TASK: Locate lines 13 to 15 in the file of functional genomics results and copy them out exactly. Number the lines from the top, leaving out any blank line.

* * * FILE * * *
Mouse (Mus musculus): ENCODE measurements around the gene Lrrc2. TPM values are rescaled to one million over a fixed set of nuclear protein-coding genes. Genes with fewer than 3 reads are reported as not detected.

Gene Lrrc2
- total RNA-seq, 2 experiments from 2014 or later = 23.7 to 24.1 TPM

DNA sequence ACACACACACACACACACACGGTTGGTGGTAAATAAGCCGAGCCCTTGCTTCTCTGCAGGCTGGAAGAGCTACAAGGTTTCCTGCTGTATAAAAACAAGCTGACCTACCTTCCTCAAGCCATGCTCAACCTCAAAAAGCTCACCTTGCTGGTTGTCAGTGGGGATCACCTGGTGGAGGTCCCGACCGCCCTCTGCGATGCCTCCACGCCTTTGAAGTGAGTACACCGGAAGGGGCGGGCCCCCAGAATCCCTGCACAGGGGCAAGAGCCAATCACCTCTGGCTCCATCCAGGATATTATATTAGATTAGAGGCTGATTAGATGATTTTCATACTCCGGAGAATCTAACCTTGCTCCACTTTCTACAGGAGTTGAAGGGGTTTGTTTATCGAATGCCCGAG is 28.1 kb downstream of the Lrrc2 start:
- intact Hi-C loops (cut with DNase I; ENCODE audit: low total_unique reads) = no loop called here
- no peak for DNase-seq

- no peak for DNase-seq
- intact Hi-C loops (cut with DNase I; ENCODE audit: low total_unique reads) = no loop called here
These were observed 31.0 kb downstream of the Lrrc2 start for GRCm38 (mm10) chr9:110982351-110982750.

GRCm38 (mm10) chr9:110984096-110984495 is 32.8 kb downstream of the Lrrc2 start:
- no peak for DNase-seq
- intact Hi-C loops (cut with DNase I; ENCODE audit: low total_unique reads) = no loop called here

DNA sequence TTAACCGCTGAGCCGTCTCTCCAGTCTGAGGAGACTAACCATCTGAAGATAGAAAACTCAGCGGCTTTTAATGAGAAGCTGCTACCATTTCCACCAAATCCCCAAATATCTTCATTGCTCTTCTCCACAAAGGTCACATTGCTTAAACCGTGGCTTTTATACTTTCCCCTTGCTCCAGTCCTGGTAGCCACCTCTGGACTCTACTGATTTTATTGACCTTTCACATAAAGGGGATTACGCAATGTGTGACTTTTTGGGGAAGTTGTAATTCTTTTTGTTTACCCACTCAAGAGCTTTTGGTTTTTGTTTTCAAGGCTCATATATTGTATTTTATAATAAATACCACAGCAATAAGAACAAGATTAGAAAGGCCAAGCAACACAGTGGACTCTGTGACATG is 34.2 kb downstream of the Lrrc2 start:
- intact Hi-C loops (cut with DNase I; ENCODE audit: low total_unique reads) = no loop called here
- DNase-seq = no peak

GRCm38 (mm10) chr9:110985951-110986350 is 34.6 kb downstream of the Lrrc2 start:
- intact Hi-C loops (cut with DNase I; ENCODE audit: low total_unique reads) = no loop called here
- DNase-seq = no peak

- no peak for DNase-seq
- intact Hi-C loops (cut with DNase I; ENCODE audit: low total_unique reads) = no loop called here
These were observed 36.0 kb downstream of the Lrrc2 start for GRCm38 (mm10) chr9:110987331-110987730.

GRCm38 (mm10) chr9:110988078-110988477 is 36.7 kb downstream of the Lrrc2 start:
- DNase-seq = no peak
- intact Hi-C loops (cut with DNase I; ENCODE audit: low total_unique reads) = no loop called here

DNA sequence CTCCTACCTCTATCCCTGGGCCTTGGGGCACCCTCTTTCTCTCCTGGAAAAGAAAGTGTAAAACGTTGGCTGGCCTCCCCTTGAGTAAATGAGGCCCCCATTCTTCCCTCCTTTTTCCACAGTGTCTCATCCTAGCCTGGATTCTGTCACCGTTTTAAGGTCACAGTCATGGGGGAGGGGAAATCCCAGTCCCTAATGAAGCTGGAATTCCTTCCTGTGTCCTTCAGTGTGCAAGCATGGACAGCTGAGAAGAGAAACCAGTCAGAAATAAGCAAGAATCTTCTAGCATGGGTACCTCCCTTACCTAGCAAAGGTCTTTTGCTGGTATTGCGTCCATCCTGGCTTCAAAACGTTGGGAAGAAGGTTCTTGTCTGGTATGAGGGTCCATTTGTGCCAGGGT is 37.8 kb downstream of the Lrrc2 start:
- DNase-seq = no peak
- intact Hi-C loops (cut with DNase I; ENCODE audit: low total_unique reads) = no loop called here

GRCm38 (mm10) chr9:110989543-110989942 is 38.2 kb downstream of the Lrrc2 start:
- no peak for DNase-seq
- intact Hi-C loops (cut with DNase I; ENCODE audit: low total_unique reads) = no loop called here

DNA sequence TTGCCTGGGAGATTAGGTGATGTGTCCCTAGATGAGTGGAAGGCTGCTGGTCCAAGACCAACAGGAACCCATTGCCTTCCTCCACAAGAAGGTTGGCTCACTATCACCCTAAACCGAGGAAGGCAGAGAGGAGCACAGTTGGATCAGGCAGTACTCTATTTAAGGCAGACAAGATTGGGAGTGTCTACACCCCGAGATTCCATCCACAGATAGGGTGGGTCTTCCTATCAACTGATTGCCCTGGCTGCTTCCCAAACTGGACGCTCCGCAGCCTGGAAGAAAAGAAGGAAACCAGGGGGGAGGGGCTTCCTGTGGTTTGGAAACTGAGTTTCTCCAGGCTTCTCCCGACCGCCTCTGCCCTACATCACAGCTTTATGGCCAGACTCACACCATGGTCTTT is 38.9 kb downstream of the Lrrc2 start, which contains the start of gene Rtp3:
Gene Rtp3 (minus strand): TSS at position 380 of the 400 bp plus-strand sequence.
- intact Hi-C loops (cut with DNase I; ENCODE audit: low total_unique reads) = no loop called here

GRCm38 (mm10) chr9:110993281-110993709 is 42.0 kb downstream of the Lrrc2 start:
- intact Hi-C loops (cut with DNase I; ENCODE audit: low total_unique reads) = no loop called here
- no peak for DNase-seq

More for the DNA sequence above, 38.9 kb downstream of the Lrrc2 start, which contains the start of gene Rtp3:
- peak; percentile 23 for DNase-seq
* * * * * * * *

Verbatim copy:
DNA sequence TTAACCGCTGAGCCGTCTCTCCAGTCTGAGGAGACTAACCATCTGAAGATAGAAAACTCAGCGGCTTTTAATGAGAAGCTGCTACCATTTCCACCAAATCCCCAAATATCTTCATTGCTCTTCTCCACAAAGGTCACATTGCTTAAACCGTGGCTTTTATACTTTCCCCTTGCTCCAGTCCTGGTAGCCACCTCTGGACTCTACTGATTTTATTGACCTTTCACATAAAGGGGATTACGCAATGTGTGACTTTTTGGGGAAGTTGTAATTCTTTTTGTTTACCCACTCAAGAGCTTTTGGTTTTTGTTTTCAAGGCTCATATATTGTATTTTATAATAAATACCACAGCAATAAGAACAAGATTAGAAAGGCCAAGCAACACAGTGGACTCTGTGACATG is 34.2 kb downstream of the Lrrc2 start:
- intact Hi-C loops (cut with DNase I; ENCODE audit: low total_unique reads) = no loop called here
- DNase-seq = no peak